In the exhibition Mutated Sea / Trampled Ground, the creative process is cast as the protagonist in an attempt to reach behind the elevated artefact. Ceramic pieces appear alongside raw clay, slip, Jesmonite, textile and wood to form a new, spatial whole. The materials play the role of nature, while the artist’s hand, the human element, ultimately and undeniably controls the composition. But perhaps, these roles are not completely fixed after all? Instead, they move back and forth, flowing, intertwining and fusing into one, as in a dream-like play. Here, tamed nature is wild, as in our inner landscapes. Here, we find the tender, the soft, the pointy, dirty and cracked. A possible manifesto or a metaphor for the uncontrollable and chaotic nature of artistic creation. A walk into a waking dream, where disobedient wills command, and unresolved connections become possible.



Sara Möller (b. 1982) is a Swedish sculptor based in Gothenburg. Mutated Sea / Trampled Ground is her first major solo exhibition in Denmark. Her artistic practice unfolds within a multidisciplinary field but is firmly rooted in ceramic materials. With a playful and intuitive approach to clay, Sara Möller creates objects and installations that exude sensuality, fragility and raw power. Her reflections on topics such as sexuality, origins and nature worship are driving forces in the creation of her works, which find their form in a paused rhythm.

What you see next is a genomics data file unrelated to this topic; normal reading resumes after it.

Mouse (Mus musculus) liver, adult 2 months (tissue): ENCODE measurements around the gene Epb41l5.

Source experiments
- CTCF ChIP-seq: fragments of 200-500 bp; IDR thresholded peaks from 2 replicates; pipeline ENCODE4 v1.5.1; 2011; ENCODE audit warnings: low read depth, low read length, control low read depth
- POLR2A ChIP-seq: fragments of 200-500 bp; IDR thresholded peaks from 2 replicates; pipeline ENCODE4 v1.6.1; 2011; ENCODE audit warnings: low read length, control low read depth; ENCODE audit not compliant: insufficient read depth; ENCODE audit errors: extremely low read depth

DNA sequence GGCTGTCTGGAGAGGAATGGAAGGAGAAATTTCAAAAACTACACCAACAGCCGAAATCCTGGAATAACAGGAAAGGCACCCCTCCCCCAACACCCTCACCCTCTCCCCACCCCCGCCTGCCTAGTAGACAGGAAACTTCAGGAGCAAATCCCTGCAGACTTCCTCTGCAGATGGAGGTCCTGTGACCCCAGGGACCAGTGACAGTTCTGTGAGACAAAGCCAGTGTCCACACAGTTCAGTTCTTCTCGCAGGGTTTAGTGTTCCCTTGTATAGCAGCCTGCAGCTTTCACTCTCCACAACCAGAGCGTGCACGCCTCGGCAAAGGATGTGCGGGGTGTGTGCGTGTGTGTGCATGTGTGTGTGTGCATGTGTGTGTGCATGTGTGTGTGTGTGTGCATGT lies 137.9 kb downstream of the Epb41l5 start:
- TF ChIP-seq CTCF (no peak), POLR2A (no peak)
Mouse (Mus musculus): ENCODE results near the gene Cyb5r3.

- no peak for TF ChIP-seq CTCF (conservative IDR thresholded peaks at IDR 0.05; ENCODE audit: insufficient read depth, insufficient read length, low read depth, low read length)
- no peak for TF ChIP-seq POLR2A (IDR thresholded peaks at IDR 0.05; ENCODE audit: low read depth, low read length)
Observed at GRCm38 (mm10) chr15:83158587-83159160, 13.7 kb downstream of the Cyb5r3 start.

Möller holds an MFA in ceramic art from HDK-Valand – Academy of Art and Design in Gothenburg. She has held solo exhibitions in numerous exhibition venues, including Gallery Thomassen in Gothenburg, Berg Gallery in Stockholm, Norrtälje Konsthall and Ronneby Konsthall. In 2022, she received the Swedish Arts Grants Committee’s ten-year working grant.


The exhibition is accompanied by a Riso-print poster featuring a text by writer Sophia Handler. The print will be available during the exhibition period. All proceeds go exclusively to charity.


The exhibition received support from Estrid Ericsons Stiftelse.

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Even Granite Crumbles by Amalie Vöge Jensen. Photo: Ole Akhøj

Even Granite Crumbles by Amalie Vöge Jensen. Photo: Ole Akhøj

Even Granite Crumbles by Amalie Vöge Jensen. Photo: Ole Akhøj

Even Granite Crumbles by Amalie Vöge Jensen. Photo: Ole Akhøj

Even Granite Crumbles by Amalie Vöge Jensen. Photo: Ole Akhøj

Even Granite Crumbles by Amalie Vöge Jensen. Photo: Ole Akhøj

Even Granite Crumbles by Amalie Vöge Jensen. Photo: Ole Akhøj

Even Granite Crumbles by Amalie Vöge Jensen. Photo: Ole Akhøj

Even Granite Crumbles by Amalie Vöge Jensen. Photo: Ole Akhøj

Even Granite Crumbles by Amalie Vöge Jensen. Photo: Ole Akhøj

Even Granite Crumbles by Amalie Vöge Jensen. Photo: Ole Akhøj

Even Granite Crumbles by Amalie Vöge Jensen. Photo: Ole Akhøj

Even Granite Crumbles by Amalie Vöge Jensen. Photo: Ole Akhøj

Even Granite Crumbles by Amalie Vöge Jensen. Photo: Ole Akhøj

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    Even Granite Crumbles by Amalie Vöge Jensen. Photo: Ole Akhøj

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    Even Granite Crumbles by Amalie Vöge Jensen. Photo: Ole Akhøj